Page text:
AFIRE: Yield targets need to come down

Amid somber growth prospects for the US economy and its real estate markets, attendees at AFIRE's annual conference were told some managers are still "lying to themselves" about return expectations.

Fund managers need to be more realistic about return expectations as the US economy faces its “worst, lousiest, crumiest” recovery in post-war history.

As the annual Association of Foreign Investors in Real Estate (AFIRE) conference kicked off in Washington DC today, delegates were warned that yield targets for the industry “need to come down a lot,” not least owing to prospects for real estate rental growth.

Steven Kohn

During an opening panel discussion, Steven Kohn, president and principal of Cushman & Wakefield Sonnenblick Goldman, told delegates that, while he is “bullish” on transaction volume in the coming 15 months, “yield targets need to come down a lot. IRRs are always slow to react … [but] the yield targets of some groups still have to [react]. That's why they're not getting the deals done.”

Kohn was joined by Russ Appel, president of The Praedium Group, who also called for the industry to be “more realistic about their expectations”. Appel argued that, while most real estate investment managers were underwriting lower returns, some were assuming “higher than realistic growth. They are … lying to themselves.”

The AFIRE conference earlier had been presented with a somber economic forecast by Dr Allen Sinai, chief global economist of Decision Economics, when he predicted the current downturn would be the “worst, lousiest, crumiest” in the US' post-war history, coupled with the “mother of all jobless recover[ies].” Predicting annual growth rates for the US of roughly 2 percent per year “for a long number of years,” Sinai said it “set a bleak backdrop for real estate in the US.”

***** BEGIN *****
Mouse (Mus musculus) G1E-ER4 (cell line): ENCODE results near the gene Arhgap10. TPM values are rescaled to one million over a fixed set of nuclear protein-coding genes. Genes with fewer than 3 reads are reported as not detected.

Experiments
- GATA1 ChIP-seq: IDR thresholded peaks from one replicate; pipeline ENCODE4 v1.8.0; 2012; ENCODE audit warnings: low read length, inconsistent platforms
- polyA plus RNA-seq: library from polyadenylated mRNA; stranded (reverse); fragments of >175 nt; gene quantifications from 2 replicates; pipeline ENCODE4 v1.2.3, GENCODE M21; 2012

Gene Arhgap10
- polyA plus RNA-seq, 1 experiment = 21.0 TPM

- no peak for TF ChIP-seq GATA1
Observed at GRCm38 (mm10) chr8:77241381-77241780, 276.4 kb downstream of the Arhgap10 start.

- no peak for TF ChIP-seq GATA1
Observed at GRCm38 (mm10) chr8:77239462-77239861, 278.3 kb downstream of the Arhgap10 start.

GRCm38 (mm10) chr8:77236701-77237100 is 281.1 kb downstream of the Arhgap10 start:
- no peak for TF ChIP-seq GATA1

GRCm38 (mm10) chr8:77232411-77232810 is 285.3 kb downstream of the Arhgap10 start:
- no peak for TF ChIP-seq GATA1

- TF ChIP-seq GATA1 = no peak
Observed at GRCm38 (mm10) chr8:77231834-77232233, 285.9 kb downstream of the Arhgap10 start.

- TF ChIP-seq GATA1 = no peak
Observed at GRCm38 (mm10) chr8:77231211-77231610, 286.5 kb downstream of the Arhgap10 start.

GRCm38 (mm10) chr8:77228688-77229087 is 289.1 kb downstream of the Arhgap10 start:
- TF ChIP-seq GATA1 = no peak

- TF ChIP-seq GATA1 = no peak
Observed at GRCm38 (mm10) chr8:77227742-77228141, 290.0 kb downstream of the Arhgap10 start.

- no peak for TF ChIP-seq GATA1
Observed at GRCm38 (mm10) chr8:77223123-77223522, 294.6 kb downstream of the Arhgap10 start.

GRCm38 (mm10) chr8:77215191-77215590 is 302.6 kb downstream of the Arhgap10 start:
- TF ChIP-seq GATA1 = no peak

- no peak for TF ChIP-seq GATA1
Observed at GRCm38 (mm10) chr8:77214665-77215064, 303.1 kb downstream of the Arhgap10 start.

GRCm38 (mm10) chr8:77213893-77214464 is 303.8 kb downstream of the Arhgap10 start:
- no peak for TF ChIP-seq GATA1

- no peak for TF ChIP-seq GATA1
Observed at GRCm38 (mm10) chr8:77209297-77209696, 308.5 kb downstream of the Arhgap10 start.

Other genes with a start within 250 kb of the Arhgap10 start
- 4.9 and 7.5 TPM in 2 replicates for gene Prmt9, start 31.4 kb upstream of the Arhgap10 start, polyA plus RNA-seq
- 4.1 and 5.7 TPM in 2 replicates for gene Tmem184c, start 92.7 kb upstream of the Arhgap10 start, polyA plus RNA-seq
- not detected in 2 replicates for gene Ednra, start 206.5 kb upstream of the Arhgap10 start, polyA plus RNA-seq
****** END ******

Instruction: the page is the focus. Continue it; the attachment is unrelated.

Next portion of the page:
However, Appel insisted that the US' aging demographics and its search for yield could result in greater demand for real estate investments as the asset class overall offered a fixed income investment with some growth prospects.  “It's going to keep demand for real estate assets high.”

Jeffrey Sussman, president of developer Louis Dreyfus Property Group, also added that a lack of supply in some key US markets would help drive demand for real estate – and help fuel short-term spikes in rents. “I do think there's going to be a spike in rents in a couple of cities,” he said. “That's going to help people who want to own real estate and will be a factor in helping them keep cap rates down.”